Even without the Supreme Court’s new review of the physical presence test, internet, catalog and other remote sellers of merchandise should also be worried of the new reporting laws that a number of states are passing.
Quill ’s Physical Presence Test
The Supreme Court of the United States has accepted for review the case of South Dakota v. Wayfair, Inc., et al, in which the state of South Dakota has challenged the continued viability of its 1992 Quill Corp. v. North Dakota decision that required some physical presence of a remote seller in a state before a state could impose its sales tax collection obligations on the seller. The Supreme Court in 1992 held it was up to Congress to change the test. In this new case, the South Dakota Supreme Court held that South Dakota’s attempt to legislatively override Quill was in violation of the law. By hearing the case, the U.S. Supreme Court will now decide whether to change the law or continue to allow the physical presence standard to stand, until and unless the Congress decides to change it. This decision could have far-reaching effects on interstate commerce, especially impacting internet sellers.
New State Reporting Requirements
Even without the Supreme Court’s new review of the physical presence test, internet, catalog and other remote sellers of merchandise should also be worried about the new reporting laws that a number of states are passing. So far, six states have passed laws that require remote sellers (sellers with no office, traveling salesmen, property or other physical presence in such state) that have not registered to collect sales/use tax for such states, to send notices to their customers of the sales/use tax not collected, and to then file annual reports with such states identifying their customers and detailing their sales of tangible personal property to such customers.
Notably, another five states have passed notice-only laws in which the remote seller must notify the customer of the sales/use tax liability. The sales threshold for remote sellers to be subject to these laws is very low—for example, in Washington state the threshold is $10,000 in annual sales. Alternatively, under these laws the remote sellers can register for and start collecting sale/use taxes for the states—the option the states surely prefer and the obvious underlying purpose behind the notice and reporting laws. Failure to comply with these new requirements will subject the remote sellers to substantial state penalties.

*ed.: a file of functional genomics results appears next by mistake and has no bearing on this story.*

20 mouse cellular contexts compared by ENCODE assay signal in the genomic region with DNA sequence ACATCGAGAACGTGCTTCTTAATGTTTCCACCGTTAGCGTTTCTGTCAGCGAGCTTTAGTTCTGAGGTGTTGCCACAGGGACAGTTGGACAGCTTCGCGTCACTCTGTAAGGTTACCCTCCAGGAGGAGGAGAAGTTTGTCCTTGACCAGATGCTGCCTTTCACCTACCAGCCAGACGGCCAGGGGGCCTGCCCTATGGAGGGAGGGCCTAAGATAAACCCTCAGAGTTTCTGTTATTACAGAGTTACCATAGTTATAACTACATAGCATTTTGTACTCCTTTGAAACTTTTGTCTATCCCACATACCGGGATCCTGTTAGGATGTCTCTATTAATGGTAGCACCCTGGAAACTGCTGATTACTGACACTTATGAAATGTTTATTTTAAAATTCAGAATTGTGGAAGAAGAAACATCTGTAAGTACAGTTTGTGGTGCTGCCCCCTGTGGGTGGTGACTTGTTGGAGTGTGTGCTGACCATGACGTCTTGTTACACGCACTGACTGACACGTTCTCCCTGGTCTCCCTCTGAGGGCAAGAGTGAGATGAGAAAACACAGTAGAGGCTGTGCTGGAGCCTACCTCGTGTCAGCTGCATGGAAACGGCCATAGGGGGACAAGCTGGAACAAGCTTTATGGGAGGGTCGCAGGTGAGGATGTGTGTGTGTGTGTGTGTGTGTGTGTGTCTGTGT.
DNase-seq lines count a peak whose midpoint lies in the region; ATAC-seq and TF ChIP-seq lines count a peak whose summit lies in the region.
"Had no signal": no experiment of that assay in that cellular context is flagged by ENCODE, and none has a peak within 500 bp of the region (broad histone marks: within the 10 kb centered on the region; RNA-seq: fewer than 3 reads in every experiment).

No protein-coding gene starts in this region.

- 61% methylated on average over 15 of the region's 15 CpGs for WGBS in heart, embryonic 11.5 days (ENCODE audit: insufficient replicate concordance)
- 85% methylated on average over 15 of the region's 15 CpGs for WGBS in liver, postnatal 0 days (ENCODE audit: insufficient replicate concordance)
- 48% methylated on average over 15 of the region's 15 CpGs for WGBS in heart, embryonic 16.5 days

The current states with remote seller laws with full notice and reporting requirements are Colorado, Alabama, Washington, Louisiana and Rhode Island, while Pennsylvania’s law goes into effect February 1, 2018. The states of Oklahoma, Tennessee, Vermont, South Dakota and Kentucky only have notice to customer laws, but no state reporting. Because this new tax enforcement regime (when it was applied by Colorado) was blessed by the federal appeals court in Direct Mktg. Ass’n v. Brohl, 814 F.3d 1129 (10th Cir. Feb. 22, 2016) (cert. denied), these states are anticipating that they can enforce these new regulatory requirements against remote sellers. Many other states are also considering imposing these laws.
As a result of the Supreme Court’s taking up the Wayfair case and these new regulatory requirements, remote sellers should take caution. Not only may the physical presence test of Quill possibly disappear, even if it survives sellers in a growing number of states will still be faced with whether to register to collect sales/use tax in these states or follow these states’ new regulatory rules that may require the disclosure of their customers and possibly filing reports of their sales. One thing seems certain however: 2018 will be a challenging year for remote sellers.
For Further Information
If you have any questions about this Alert, please contact Stanley R. Kaminski, any other member of our State and Local Tax Practice Group or the attorney in the firm with whom you are in regular contact.
Disclaimer: This Alert has been prepared and published for informational purposes only and is not offered, nor should be construed, as legal advice. For more information, please see the firm's full disclaimer.